rb tree Sentinel NIL

This is a discussion on rb tree Sentinel NIL within the C Programming forums, part of the General Programming Boards category; Hi, I'm trying to write a red black tree implementation that just holds an integer. I'm having trouble conceptualizing how ...

  1. #1
    Registered User dinjas's Avatar
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    rb tree Sentinel NIL

    Hi, I'm trying to write a red black tree implementation that just holds an integer. I'm having trouble conceptualizing how to implement a sentinel NIL that will kind of keep me from trying to access things that aren't in my tree... I originally avoided this route, but have been told by classmates that it is the way to go. The problem I'm having is in setting it up so I don't have to pass it to every function. Here is what I've got right now for the sentinel part... it doesn't work though
    Code:
    main()
    {
      int flag=0, input;
      struct node* root=NULL;
      struct node* NIL;
    
      NIL=malloc(sizeof(struct node));
      NIL->parent=root;
      NIL->left=NIL;
      NIL->right=NIL;
      NIL->data=0;
      NIL->red=0;
    
      printf("\n\n This program stores allows you to store"
             "\n integers in or remove them from a red-black"
             "\n binary search tree. Please use it responsibly.\n\n");
    
      while(flag == 0)
      {
        rbtreemenu();
        getinput(&input);
        switch(input)
        {
          case 1:
            root=addnode(root);
            break;
          case 2:
            root=remnode(root);
            break;
          case -9:
            flag=1;
            break;
          default:
            printf("\n\n Please enter a valid option.\n");
            break;
        }
    
      }
      freenodes(root);
      exit(0);
    }
    
    //-------------------------------------------------------------------------------
    // This function adds a node to a binary search tree
    
    struct node* addnode(struct node* root)
    {
      int input;
      struct node* newnode, uncle;
      struct node* NIL;
    
      printf("\n\n Please enter an integer to add to the red-black tree.\n : ");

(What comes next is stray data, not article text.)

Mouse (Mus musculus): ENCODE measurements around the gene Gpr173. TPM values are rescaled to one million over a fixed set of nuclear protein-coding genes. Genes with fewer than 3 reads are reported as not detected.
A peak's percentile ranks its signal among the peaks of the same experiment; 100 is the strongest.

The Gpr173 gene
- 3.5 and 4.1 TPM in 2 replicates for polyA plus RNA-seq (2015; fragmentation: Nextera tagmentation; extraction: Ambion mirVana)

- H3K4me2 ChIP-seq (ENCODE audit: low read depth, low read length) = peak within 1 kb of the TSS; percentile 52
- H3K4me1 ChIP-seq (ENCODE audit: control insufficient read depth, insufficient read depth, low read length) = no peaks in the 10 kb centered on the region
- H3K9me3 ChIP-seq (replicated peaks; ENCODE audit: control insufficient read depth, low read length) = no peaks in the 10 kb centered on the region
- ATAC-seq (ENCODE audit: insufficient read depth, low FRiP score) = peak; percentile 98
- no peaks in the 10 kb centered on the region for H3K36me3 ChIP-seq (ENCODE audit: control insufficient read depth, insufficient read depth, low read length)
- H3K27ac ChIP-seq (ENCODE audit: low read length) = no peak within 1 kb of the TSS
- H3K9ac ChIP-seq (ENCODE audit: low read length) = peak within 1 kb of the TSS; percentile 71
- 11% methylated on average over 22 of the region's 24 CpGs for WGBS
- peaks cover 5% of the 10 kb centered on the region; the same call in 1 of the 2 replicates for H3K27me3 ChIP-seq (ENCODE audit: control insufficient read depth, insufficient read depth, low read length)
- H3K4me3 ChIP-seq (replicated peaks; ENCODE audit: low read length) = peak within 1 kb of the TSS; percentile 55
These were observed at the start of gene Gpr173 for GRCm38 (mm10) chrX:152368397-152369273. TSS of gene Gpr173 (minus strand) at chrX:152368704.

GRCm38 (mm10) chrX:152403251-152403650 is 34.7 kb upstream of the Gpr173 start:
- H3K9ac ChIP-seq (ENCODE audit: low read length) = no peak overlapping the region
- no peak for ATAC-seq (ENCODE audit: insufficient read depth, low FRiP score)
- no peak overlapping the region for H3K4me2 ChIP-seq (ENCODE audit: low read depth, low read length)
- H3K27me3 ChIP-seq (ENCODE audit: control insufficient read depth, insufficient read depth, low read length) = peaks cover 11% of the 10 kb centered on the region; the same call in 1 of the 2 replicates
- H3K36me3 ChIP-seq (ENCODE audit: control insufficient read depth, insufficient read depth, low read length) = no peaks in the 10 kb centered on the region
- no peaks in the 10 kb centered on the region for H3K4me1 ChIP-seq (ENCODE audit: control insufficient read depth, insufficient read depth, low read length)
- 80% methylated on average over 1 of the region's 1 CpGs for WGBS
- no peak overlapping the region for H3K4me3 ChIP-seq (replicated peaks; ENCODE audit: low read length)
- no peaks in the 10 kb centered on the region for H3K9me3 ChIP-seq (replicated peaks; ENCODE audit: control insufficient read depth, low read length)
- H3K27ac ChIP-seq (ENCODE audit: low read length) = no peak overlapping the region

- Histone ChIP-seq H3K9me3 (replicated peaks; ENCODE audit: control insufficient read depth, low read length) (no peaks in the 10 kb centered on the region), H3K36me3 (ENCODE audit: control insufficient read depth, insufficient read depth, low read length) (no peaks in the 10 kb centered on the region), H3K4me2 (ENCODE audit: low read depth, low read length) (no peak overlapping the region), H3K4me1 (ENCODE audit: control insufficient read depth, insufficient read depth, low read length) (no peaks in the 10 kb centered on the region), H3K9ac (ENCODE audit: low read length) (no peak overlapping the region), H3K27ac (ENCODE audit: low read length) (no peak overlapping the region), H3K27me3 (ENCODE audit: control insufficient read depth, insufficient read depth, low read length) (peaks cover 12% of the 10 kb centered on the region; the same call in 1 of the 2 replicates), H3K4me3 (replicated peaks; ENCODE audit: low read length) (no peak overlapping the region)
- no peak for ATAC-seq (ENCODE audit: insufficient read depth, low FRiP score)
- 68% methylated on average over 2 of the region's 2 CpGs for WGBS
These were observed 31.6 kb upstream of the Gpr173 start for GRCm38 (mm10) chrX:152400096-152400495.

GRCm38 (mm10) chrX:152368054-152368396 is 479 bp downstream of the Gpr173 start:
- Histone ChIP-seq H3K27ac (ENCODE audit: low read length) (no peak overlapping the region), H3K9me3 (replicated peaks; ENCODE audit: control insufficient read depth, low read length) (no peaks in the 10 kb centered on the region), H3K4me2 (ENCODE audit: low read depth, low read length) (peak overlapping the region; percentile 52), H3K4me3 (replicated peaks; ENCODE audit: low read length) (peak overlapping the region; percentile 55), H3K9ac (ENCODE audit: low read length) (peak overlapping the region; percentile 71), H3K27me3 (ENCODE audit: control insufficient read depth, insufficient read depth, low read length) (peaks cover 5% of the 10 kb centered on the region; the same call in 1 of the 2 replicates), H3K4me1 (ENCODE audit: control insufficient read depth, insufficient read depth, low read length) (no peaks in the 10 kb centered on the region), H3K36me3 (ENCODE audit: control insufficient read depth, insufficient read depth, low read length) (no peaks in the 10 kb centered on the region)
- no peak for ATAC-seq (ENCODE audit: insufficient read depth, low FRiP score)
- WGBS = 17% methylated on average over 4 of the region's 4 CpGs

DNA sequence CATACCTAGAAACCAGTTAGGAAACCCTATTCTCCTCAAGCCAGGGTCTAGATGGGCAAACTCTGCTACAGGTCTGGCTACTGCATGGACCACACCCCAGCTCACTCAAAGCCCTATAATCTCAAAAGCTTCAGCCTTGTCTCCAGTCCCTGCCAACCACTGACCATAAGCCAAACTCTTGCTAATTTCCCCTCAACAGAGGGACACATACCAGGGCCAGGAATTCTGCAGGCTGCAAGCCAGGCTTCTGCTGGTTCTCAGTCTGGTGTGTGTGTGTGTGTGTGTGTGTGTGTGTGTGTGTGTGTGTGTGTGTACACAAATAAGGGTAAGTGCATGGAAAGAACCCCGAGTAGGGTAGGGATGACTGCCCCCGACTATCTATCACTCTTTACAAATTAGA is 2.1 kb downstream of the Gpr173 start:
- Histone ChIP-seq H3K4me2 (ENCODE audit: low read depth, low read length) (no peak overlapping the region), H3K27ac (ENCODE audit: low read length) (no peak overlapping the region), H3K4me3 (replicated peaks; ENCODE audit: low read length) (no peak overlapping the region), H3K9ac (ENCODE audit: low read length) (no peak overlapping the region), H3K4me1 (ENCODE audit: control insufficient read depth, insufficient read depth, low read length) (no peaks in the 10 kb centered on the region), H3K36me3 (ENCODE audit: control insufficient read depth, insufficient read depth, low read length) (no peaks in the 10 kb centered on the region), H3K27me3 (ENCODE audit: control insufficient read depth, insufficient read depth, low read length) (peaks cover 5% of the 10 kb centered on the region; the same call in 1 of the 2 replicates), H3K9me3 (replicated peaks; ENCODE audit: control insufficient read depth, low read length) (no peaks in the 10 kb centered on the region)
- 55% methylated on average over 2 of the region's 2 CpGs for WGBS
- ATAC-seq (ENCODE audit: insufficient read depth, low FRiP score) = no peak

getinput(&input);
    
      newnode=malloc(sizeof(struct node));
      newnode->data=input;
      newnode->red=1;
      newnode->left=NULL;
      newnode->right=NULL;
      newnode->parent=NULL;
    
      if(!root)
      { root=newnode;
        root->red=0;
        root->parent=NIL;
      }
      else
        root=rbinsert(root, newnode);
    
     //print the updated tree
      printf("\n Your red-black tree in order is :");
      printrbtree(root);
      printf("\n The root node is %d,%c", root->data, root->red);
      return root;
    }
    I was thinking I could just declare a new struct node pointer in each function and set it equal to root's parent, but I'm running into problems when root doesn't exist yet. Any ideas? I've had the stomach flu and have been living off of crackers and jello so maybe am not thinking all that clearly. Thanks.

    oops, might help to know what's in my struct huh?
    Code:
    struct node
    {
      int data;
      int red;
      struct node* left;
      struct node* right;
      struct node* parent;
    };
    The idea behind the sentinel NIL as I understand it is to avoid/deal with situations where things in the tree move around and you end up referencing somehting that isn't there, like something above the root. Also, it gives a way to assign the color of the leaves to black.
    Last edited by dinjas; 03-05-2005 at 12:02 AM.
    straight off the heap

  2. #2
    ATH0 quzah's Avatar
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    You need to pass a pointer to a pointer if there's a chance you need to change what the root pointer points to. That is to say:
    Code:
    void foo( struct node** n )
    {
        *n = malloc( sizeof( **n ) );
    }
    
    ...
    
    int main( void )
    {
        struct node *root = NULL;
    
        foo( &root );
    }
    Now 'root' will contain an allocated node when the function call ends. If you don't pass a pointer to that pointer, you can't change what it points at inside a function. If you try, the change is lost at the end of the function call:
    Code:
    void bar( struct node *n )
    {
        n = malloc( sizeof( *n ) );
    
        /* memory leak when the function ends */
    }
    
    int main( void )
    {
        struct node *root = NULL;
    
        bar( root );
    
        /* bar is still NULL */
    }
    I'm not sure if that's what you're trying to do here, but if in fact you're trying to change what the pointer points to inside a function, you need to do as I have done in the first example.

    Quzah.
    Hope is the first step on the road to disappointment.

  3. #3
    Registered User dinjas's Avatar
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    Thanks, that's not really what I was after here, but will definitely save me a lot of trouble. I've been passing the pointer to functions, returning the pointer at the end of the function, and assigning the original pointer to the returned value. That's why some of my function calls look like
    Code:
    pointer=myfunc(pointer);
    I'm thinking of abandoning this sentinel NIL node idea on my red-black tree and just assigning all of the leaf pointers to NULL, and assuming that if something is NULL, then its color is black. Thanks again.

    dinjas
    straight off the heap

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